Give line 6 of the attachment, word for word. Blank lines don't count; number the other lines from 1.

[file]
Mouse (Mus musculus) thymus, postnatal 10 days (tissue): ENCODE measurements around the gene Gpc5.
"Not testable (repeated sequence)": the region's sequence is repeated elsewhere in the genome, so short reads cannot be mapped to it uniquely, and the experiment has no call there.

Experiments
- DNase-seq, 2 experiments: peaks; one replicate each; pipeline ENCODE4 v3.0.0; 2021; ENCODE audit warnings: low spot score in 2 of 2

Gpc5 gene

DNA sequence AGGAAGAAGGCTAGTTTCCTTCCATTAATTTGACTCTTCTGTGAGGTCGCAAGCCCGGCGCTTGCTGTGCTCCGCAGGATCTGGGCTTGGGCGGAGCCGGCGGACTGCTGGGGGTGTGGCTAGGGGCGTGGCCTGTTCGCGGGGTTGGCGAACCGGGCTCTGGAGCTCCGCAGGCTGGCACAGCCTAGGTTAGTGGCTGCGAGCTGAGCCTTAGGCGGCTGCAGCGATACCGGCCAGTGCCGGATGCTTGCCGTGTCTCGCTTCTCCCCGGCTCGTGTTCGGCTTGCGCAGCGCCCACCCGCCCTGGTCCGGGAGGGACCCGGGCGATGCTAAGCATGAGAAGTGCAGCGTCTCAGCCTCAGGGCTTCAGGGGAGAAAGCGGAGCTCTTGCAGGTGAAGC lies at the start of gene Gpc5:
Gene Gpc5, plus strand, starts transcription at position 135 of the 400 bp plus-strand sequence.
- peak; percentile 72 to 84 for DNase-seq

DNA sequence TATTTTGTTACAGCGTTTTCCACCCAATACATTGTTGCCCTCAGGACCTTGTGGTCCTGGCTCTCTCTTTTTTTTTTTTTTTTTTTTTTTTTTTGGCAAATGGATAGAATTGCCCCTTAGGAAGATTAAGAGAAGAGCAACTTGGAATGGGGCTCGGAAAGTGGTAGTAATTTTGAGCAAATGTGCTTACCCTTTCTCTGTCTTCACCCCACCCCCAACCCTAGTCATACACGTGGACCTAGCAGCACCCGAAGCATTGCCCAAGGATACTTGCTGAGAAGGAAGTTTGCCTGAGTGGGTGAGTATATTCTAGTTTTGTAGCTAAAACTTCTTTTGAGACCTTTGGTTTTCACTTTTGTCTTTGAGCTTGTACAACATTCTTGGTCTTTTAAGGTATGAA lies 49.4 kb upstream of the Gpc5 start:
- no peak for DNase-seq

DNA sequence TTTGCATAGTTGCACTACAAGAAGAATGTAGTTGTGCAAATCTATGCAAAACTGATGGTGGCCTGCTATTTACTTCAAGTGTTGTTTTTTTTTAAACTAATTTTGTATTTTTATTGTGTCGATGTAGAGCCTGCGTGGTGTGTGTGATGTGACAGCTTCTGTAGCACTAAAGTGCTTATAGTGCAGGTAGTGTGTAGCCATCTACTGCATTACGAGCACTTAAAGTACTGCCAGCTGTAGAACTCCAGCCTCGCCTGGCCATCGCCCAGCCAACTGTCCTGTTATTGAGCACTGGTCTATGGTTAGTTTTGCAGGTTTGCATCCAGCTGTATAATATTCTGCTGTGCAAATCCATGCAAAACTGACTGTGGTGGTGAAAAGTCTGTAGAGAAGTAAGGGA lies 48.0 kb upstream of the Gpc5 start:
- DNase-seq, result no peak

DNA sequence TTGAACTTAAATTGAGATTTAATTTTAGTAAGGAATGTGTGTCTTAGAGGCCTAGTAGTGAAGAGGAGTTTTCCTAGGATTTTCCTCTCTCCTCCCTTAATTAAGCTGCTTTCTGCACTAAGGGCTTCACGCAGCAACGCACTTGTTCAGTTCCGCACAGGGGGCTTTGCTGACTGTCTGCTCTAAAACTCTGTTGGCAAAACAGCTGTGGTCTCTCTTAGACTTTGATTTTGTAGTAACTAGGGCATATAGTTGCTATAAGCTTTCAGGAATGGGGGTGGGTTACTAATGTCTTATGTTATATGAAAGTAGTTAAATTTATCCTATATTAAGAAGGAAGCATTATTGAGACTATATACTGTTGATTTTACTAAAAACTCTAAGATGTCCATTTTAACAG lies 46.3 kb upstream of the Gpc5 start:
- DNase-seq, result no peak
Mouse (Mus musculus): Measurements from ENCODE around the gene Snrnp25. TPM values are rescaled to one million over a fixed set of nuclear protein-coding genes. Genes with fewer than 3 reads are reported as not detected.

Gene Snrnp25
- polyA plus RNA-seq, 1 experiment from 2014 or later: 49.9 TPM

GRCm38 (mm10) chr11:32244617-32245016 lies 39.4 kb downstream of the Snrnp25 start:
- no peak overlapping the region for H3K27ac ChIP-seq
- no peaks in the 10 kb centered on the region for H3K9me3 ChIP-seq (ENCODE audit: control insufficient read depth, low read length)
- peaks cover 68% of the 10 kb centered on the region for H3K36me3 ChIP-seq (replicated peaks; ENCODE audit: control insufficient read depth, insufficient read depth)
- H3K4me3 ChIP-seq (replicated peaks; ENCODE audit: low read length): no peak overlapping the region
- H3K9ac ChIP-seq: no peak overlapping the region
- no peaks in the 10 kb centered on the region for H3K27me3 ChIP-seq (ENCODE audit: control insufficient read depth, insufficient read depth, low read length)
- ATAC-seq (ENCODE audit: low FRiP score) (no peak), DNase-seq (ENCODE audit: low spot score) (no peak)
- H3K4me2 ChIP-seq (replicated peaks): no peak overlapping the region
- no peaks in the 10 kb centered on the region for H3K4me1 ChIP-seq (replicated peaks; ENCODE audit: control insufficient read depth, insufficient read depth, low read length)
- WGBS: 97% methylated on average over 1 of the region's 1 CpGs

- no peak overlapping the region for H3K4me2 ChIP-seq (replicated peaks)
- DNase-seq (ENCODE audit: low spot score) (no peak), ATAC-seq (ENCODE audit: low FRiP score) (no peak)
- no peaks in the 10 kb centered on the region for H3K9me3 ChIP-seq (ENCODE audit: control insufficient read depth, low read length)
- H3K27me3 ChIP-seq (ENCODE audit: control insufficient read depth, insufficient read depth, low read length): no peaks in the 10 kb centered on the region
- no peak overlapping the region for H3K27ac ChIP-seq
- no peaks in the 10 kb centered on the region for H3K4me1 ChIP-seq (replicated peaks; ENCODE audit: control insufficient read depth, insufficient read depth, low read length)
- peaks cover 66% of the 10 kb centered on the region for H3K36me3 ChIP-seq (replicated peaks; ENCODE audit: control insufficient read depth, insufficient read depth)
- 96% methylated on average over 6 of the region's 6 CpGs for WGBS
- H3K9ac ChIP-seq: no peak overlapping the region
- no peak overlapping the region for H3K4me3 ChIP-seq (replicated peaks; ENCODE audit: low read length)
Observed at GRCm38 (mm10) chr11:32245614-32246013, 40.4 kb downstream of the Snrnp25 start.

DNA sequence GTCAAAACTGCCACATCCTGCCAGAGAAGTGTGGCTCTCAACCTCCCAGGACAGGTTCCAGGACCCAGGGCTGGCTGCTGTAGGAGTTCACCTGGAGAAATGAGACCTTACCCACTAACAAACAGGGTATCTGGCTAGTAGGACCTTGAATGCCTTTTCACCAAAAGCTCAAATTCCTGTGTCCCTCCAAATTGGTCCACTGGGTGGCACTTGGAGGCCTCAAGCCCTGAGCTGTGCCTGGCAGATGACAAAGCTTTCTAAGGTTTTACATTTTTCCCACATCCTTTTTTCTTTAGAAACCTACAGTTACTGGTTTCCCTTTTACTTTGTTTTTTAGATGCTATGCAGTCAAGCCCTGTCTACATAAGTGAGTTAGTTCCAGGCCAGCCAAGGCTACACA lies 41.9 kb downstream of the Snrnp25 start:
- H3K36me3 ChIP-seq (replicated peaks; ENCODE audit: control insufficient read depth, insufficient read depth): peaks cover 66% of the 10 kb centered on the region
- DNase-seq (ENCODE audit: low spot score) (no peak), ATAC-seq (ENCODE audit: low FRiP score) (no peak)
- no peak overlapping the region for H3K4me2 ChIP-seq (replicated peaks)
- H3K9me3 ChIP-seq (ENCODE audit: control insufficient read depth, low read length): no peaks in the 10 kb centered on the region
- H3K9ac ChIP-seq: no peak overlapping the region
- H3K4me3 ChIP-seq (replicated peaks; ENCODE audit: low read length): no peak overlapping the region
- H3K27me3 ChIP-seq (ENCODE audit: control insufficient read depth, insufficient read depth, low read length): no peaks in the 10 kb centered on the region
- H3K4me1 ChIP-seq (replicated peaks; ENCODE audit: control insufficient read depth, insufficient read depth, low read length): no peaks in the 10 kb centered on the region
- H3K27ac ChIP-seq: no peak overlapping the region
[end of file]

DNA sequence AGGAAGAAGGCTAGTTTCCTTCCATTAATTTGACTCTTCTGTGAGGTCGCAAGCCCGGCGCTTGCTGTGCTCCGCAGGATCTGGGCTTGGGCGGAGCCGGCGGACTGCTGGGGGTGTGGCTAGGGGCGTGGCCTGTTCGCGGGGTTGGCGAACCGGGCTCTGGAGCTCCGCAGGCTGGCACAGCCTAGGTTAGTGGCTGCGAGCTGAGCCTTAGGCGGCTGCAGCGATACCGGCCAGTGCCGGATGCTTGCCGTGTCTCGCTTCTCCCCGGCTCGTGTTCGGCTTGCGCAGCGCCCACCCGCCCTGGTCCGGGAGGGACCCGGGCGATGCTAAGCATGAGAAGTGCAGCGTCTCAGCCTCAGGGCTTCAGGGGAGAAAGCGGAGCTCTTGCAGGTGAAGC lies at the start of gene Gpc5: